Because of the high inbreeding of Hammond’s dogs, McIntyre says they cannot be used for the captive genetic breeding program to further the breed. Hammond’s dogs show evidence of too much inbreeding by the reduced tail size and reduction in litter numbers.

Best Friends Animal Sanctuary is planning to take between 10 – 20 of the singers on November 11, and move them to their Utah-based sanctuary.

What Will Happen to Randy Hammond

Georgia Martin filed three citations against Hammond:

  • Operating a kennel without a license (the maximum number of dogs allowed in Pa. without a license is 25)
  • Not having the dogs licensed
  • Not having the dogs vaccinated against rabies

The maximum punishment he is facing is $1,100 in fines.  Hammond also received a citation from Dennis Bumbaugh, Humane Society Police Officer with Better Days Animal League, for one count of animal cruelty due to unsanitary conditions.

 

Flickr: Tomcue2

103 comments

Jeanne R
Jeanne R9 months ago

Thank you for sharing.

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Jeanne R
Jeanne R9 months ago

Thank you for sharing.

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Jeanne R
Jeanne R9 months ago

Thank you for sharing.

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Jeanne R
Jeanne R9 months ago

Thank you for sharing.

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Jeanne R
Jeanne R9 months ago

Thank you for sharing.

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Robert H.
Robert H.4 years ago

Have you noticed that the you tube video is set as private, so nobody can view it?

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Donald E.
Donald E.6 years ago

I'm sorry, my last line should have been: "Inquire and help."
New Guinea Singing Dog International website is a good place to go to help or they have a yahoo group as well.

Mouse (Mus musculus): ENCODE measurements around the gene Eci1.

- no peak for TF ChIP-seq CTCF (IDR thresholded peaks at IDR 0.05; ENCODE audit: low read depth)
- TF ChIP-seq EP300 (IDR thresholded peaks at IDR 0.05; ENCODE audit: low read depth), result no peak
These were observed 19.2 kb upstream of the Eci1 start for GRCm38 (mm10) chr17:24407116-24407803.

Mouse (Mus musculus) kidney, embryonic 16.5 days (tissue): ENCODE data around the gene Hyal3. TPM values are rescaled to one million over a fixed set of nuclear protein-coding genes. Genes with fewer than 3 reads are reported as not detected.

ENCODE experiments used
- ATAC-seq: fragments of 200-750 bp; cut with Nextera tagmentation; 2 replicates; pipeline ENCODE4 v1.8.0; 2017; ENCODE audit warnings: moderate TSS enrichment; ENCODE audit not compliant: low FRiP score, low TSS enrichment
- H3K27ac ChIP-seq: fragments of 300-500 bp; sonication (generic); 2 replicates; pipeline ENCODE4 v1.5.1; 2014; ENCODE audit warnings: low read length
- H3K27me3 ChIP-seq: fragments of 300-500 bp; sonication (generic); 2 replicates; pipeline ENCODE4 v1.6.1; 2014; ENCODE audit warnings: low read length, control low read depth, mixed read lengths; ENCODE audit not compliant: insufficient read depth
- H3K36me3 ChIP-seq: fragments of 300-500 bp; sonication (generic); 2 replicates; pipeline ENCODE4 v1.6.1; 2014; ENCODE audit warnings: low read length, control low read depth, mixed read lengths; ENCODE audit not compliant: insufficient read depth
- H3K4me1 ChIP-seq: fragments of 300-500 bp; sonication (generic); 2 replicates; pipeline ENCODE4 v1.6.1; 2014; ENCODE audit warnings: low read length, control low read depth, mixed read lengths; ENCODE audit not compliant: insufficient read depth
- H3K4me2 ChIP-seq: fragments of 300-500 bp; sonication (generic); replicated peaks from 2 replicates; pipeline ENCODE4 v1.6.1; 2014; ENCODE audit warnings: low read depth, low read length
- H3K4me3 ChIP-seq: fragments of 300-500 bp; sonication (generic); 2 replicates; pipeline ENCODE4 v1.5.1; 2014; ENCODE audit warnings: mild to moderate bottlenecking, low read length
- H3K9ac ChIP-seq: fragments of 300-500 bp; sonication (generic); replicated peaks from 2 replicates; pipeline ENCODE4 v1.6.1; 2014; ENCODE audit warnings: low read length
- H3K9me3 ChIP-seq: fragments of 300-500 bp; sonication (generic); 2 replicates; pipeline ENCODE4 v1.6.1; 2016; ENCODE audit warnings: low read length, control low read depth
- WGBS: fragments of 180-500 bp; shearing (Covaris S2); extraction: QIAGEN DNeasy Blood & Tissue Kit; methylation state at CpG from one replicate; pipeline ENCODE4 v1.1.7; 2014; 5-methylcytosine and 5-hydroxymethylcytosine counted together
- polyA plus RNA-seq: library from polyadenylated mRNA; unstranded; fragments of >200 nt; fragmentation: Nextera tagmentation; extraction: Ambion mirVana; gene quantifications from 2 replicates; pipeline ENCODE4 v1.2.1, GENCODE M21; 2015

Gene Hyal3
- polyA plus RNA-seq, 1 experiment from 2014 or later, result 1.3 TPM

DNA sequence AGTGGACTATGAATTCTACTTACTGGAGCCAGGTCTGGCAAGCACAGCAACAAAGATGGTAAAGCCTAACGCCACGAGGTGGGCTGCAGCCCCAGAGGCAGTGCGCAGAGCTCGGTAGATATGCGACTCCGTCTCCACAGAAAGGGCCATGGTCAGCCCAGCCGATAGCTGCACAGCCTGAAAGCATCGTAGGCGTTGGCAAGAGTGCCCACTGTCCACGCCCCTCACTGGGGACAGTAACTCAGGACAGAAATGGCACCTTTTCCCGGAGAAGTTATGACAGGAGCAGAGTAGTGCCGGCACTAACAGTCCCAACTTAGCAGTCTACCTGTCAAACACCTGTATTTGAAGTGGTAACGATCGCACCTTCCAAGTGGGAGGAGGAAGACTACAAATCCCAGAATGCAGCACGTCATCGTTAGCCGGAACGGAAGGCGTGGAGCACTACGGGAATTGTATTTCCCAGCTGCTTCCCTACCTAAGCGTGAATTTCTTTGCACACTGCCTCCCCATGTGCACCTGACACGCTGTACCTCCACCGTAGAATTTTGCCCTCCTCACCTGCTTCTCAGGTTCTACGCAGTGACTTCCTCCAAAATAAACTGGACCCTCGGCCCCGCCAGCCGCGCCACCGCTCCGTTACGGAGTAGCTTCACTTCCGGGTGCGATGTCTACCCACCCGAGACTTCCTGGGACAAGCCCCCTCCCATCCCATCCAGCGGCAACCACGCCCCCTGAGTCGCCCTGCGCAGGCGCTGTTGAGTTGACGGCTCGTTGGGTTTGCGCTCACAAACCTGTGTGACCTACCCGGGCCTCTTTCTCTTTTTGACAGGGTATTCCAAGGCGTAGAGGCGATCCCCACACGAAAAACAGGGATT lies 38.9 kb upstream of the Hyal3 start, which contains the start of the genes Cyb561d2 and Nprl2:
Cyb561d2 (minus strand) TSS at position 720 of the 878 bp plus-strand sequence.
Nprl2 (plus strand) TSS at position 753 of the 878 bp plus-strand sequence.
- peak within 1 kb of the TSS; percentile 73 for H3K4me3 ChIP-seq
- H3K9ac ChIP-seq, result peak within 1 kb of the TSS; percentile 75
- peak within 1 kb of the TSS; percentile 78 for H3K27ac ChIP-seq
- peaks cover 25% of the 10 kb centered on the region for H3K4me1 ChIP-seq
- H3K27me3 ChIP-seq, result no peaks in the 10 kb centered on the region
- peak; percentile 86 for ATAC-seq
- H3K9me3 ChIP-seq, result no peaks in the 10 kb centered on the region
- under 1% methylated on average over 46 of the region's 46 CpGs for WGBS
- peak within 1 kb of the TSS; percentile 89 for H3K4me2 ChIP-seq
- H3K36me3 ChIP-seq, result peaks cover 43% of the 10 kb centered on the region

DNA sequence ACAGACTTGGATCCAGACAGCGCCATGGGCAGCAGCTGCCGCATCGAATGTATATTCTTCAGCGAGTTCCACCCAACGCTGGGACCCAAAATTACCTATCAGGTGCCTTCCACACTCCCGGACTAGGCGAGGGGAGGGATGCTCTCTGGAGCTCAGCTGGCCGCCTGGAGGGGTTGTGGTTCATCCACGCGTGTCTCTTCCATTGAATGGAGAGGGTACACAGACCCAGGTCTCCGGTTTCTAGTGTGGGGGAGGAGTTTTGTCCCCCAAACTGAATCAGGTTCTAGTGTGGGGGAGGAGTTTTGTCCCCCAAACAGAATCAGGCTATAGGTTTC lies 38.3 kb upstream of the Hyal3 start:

At this point, there's no use of looking back. The damage has already been done. The right thing to do is to find permanent homes for the adults. Most of them have only been removed to foster care.
The initial social evaluations have been found to be grossly inaccurate and although the adults have been badmouthed by most media articles, the fact is that there are numerous friendly Singing Dogs who need homes.

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Donald E.
Donald E.6 years ago

Regarding Mr. & Mrs. Hammond, they are victims just like their dogs. The dispersal was ill handled from the beginning. G. Martin meant well, but she should have dug into backgrounds a little deeper before she gave over the(at that time it was a rescue)total operation to one inexperienced individual.
She should have sought out Singer people with long term experience and held onto some vestage of control by the state of PA so that the state could have called the shots if need be.
In our opinion Mr. Hammond, instead of being condemned, should have been afforded education and counseling, even financial help, in order to keep all the dogs together in one spot.
The educational and research opportunities passed over are horrific.
It was a once-in-a-lifetime opportunity for Singer research and could have been a showcase research facility if it'd been handled properly, but in our opinion, the person who was given ownership of the Singing Dogs saw it more as an opportunity to get some private breeding stock even though they're flawed. The very first thing he did was remove 2 young intact adults and place them with associates. Good or bad, private breeding was planned from the beginning.
As an update, Mr. Hammond ended up keeping 24 or 25.
We do want to reintroduce into the wild, but not with flaws. Any flaws have to be bred out which takes some serious doing.
There are many adults who still need homes. There are some very personable ones too.
Inquire and hel

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Suzanne Hall
Suzanne Hall6 years ago

Can they not do DNA tests of some kind to see if all the dogs are inbred? Such a shame, since species has so few. Perhaps breed some of the more healthy dogs with dogs in New Guinea to help propagate the species? They really do sound beautiful... and eerie.

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Cindy C.
Cindy C6 years ago

FASCINATING